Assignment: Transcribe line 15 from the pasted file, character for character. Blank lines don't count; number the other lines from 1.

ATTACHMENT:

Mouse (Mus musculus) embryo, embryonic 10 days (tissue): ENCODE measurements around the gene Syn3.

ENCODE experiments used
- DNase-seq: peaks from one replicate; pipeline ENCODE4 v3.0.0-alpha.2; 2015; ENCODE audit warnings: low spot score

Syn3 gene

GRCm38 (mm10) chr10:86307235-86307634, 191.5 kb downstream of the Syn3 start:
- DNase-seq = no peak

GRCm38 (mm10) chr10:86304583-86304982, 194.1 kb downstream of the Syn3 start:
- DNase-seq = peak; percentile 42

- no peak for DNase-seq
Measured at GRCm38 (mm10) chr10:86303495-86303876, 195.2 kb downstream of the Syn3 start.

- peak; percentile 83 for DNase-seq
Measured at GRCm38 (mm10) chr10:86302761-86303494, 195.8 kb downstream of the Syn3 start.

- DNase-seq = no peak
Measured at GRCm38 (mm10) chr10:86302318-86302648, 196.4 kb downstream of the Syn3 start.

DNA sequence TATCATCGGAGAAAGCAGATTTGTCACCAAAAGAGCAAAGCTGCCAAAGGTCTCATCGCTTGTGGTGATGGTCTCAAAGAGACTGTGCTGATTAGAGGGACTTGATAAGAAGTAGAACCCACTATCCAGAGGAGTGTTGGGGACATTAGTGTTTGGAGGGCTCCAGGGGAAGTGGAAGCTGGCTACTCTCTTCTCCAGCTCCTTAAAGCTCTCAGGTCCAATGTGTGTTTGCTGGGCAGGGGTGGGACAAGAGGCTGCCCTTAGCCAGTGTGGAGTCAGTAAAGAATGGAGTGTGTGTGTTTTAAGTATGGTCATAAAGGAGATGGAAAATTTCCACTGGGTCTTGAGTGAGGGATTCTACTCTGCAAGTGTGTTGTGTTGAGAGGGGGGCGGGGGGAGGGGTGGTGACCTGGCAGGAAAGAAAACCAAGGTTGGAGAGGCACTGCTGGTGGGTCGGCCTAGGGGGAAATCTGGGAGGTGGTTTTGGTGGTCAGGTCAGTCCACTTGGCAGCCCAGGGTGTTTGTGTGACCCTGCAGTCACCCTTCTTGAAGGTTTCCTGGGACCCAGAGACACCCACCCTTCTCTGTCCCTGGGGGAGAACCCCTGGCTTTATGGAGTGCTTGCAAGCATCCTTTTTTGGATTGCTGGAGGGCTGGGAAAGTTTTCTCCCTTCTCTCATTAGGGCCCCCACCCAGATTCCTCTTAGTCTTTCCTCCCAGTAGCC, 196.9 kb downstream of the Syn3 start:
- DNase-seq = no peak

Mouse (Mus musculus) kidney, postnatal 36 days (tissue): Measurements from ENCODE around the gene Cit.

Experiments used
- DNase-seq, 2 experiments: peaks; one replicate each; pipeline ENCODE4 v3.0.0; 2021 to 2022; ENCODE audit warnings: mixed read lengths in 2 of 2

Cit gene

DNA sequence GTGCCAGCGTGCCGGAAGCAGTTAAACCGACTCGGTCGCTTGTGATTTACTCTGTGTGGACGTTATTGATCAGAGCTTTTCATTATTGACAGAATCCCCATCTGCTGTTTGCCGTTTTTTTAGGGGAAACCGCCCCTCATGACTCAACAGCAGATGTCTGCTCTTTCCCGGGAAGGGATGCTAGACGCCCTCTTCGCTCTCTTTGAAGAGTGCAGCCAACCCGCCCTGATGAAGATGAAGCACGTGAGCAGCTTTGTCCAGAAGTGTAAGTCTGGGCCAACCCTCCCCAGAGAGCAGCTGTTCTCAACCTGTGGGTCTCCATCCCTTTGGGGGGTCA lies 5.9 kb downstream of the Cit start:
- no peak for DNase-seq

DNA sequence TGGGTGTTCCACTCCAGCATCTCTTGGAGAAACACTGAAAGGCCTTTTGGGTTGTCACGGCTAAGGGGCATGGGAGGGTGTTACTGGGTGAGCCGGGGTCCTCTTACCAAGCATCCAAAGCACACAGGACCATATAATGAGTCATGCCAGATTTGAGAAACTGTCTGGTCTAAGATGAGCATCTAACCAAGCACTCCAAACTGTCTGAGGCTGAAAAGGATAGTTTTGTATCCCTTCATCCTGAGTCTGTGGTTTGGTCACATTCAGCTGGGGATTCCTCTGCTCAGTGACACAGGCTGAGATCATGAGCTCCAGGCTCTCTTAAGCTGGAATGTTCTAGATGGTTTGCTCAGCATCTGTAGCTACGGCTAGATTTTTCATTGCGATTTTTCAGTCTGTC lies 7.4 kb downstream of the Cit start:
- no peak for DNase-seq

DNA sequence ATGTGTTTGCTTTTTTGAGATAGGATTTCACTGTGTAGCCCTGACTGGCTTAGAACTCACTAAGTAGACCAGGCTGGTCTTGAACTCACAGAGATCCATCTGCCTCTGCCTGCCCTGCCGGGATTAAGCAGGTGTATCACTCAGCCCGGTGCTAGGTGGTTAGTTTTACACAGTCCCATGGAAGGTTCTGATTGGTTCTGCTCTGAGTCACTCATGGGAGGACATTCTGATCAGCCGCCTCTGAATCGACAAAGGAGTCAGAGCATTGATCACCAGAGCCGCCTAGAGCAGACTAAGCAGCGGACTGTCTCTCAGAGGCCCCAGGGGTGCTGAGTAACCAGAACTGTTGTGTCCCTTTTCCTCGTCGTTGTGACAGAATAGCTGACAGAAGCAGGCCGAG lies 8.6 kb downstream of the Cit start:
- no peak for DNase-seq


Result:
DNA sequence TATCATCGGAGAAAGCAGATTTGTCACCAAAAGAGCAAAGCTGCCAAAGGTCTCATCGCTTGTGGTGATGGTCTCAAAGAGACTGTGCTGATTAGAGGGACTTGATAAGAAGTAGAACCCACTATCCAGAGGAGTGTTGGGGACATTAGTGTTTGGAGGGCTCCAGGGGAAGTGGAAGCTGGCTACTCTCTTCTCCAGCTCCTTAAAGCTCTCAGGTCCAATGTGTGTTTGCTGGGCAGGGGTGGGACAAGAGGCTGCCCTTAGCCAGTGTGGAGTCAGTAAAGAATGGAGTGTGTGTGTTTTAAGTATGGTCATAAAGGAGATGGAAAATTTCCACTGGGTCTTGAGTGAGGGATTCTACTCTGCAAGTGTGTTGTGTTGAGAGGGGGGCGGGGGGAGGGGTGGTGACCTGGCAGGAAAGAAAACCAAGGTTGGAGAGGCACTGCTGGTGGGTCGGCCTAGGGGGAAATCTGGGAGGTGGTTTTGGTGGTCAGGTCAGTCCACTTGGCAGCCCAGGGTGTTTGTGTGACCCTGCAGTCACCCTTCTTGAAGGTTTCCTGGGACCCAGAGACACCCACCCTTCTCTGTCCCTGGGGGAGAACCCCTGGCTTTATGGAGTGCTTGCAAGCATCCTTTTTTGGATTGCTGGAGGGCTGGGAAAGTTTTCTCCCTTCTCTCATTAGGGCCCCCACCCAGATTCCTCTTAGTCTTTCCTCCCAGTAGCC, 196.9 kb downstream of the Syn3 start: